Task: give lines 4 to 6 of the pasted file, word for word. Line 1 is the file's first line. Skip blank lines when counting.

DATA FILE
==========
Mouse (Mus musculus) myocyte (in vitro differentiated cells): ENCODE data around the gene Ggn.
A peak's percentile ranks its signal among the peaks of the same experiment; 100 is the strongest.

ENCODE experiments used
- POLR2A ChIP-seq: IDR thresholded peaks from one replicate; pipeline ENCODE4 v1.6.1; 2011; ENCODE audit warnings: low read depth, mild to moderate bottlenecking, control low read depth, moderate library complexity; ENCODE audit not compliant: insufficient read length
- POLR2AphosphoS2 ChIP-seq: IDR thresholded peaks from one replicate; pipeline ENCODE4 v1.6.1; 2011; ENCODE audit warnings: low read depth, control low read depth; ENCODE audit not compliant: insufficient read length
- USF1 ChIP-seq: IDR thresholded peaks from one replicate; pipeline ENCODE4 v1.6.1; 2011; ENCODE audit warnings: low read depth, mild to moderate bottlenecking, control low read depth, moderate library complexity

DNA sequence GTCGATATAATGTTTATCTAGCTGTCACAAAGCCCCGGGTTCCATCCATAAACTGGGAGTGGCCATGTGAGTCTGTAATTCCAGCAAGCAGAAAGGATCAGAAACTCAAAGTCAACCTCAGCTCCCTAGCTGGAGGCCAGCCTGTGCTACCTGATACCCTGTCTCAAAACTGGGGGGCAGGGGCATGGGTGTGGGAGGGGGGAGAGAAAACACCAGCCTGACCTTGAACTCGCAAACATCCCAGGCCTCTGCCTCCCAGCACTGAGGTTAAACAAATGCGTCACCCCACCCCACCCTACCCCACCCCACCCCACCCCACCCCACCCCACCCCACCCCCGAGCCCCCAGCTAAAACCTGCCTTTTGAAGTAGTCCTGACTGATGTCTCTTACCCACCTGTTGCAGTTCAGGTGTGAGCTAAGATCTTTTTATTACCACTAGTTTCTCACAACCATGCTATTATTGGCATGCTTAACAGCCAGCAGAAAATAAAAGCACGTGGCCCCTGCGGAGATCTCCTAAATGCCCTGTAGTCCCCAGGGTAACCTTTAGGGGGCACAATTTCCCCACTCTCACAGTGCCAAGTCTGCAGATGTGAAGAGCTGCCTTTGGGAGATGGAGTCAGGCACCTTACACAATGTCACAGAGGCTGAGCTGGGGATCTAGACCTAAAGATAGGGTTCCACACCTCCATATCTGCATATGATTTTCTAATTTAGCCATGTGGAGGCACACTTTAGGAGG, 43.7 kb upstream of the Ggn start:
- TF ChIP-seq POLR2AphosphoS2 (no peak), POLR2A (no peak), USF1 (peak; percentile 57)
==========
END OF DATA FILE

- POLR2A ChIP-seq: IDR thresholded peaks from one replicate; pipeline ENCODE4 v1.6.1; 2011; ENCODE audit warnings: low read depth, mild to moderate bottlenecking, control low read depth, moderate library complexity; ENCODE audit not compliant: insufficient read length
- POLR2AphosphoS2 ChIP-seq: IDR thresholded peaks from one replicate; pipeline ENCODE4 v1.6.1; 2011; ENCODE audit warnings: low read depth, control low read depth; ENCODE audit not compliant: insufficient read length
- USF1 ChIP-seq: IDR thresholded peaks from one replicate; pipeline ENCODE4 v1.6.1; 2011; ENCODE audit warnings: low read depth, mild to moderate bottlenecking, control low read depth, moderate library complexity